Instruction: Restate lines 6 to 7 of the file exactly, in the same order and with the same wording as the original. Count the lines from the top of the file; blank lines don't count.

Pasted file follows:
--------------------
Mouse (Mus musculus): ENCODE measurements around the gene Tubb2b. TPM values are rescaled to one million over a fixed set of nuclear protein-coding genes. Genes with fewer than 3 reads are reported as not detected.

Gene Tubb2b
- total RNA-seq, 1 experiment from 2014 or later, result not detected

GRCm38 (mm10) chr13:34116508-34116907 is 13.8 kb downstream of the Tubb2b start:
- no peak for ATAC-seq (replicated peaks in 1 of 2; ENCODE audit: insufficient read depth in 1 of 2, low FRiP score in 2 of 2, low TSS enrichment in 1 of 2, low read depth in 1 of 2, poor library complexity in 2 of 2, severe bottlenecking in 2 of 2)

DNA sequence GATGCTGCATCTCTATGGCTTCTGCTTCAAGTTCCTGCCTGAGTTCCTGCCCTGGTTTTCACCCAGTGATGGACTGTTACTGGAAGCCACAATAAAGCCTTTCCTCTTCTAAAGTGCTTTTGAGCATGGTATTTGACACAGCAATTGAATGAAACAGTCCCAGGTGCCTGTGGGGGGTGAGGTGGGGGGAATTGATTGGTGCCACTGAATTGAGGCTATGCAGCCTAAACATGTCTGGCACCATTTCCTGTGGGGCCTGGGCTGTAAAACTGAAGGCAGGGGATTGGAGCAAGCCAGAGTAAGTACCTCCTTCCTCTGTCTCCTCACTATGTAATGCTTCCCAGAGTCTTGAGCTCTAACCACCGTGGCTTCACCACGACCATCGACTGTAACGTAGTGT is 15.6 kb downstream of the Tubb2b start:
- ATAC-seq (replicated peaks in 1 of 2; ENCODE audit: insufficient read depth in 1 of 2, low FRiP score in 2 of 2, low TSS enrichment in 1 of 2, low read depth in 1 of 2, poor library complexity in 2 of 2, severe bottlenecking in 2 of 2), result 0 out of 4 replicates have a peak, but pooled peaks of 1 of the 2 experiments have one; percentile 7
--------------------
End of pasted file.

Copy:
DNA sequence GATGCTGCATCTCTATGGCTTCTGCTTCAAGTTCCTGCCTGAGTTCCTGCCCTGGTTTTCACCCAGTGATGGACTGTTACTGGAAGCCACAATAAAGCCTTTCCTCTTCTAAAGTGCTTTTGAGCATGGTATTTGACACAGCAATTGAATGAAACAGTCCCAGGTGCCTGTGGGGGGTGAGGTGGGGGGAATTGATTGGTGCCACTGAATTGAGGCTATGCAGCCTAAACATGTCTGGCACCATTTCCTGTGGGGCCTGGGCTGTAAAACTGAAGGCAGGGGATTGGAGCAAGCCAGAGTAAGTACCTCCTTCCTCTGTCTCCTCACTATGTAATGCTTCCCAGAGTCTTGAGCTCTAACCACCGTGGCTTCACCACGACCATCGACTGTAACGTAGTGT is 15.6 kb downstream of the Tubb2b start:
- ATAC-seq (replicated peaks in 1 of 2; ENCODE audit: insufficient read depth in 1 of 2, low FRiP score in 2 of 2, low TSS enrichment in 1 of 2, low read depth in 1 of 2, poor library complexity in 2 of 2, severe bottlenecking in 2 of 2), result 0 out of 4 replicates have a peak, but pooled peaks of 1 of the 2 experiments have one; percentile 7